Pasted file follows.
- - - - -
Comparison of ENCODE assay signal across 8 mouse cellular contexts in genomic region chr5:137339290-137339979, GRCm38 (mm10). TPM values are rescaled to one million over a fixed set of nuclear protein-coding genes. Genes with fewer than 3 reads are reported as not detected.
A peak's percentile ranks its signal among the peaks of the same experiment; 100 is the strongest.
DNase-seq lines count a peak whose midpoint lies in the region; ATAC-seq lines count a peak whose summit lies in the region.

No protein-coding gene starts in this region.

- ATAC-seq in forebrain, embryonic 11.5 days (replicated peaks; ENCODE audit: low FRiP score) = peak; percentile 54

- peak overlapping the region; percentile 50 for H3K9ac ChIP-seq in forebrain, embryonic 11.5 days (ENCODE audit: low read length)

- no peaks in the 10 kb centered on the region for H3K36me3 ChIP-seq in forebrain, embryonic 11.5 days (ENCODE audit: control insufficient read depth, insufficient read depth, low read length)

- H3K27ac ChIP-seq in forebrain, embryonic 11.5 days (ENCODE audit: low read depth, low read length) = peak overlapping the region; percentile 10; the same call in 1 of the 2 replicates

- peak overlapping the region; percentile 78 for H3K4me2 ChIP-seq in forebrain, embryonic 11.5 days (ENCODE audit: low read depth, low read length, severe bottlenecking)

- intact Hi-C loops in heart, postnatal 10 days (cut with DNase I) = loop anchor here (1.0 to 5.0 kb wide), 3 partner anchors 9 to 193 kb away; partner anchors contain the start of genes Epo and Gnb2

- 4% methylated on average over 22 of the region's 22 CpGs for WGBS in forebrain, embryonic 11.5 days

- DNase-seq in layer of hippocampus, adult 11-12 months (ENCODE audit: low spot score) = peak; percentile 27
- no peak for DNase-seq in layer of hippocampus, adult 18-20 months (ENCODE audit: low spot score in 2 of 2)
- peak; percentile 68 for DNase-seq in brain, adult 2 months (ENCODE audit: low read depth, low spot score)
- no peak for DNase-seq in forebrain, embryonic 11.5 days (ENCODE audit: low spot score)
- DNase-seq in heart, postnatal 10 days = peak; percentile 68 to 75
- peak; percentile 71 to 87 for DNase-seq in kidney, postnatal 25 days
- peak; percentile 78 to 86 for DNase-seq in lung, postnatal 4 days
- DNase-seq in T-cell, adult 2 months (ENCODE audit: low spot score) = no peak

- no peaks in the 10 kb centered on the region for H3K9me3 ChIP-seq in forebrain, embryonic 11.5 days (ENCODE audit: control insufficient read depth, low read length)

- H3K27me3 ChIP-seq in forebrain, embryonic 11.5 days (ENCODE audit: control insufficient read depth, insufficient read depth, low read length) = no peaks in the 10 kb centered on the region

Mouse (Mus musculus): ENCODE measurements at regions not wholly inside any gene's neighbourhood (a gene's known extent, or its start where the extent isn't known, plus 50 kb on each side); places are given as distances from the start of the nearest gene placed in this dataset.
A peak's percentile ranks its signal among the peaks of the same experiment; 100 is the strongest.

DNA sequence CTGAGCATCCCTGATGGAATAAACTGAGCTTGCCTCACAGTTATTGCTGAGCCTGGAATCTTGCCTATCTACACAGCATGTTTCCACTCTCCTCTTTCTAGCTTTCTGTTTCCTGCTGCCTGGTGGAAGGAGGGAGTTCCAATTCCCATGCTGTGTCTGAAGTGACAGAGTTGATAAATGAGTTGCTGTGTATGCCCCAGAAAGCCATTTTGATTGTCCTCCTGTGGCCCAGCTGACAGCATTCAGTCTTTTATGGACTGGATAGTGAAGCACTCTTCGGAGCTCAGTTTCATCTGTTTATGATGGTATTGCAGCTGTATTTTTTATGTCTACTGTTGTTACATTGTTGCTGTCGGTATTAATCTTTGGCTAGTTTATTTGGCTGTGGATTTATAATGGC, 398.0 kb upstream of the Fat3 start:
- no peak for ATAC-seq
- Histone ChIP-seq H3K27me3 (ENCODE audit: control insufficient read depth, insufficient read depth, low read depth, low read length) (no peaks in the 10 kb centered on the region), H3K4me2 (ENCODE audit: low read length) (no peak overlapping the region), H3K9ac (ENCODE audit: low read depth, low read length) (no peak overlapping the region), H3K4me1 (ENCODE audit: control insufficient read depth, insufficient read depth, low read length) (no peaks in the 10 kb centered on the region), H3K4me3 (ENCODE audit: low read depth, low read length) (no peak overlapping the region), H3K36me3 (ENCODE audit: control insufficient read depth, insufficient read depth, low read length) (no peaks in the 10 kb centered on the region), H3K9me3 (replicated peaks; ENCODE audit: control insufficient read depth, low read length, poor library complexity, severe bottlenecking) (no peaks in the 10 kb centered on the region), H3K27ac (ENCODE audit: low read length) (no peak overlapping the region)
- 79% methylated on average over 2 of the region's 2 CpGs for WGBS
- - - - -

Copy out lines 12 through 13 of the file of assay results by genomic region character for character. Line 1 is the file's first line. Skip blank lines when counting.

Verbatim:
- DNase-seq in layer of hippocampus, adult 11-12 months (ENCODE audit: low spot score) = peak; percentile 27
- no peak for DNase-seq in layer of hippocampus, adult 18-20 months (ENCODE audit: low spot score in 2 of 2)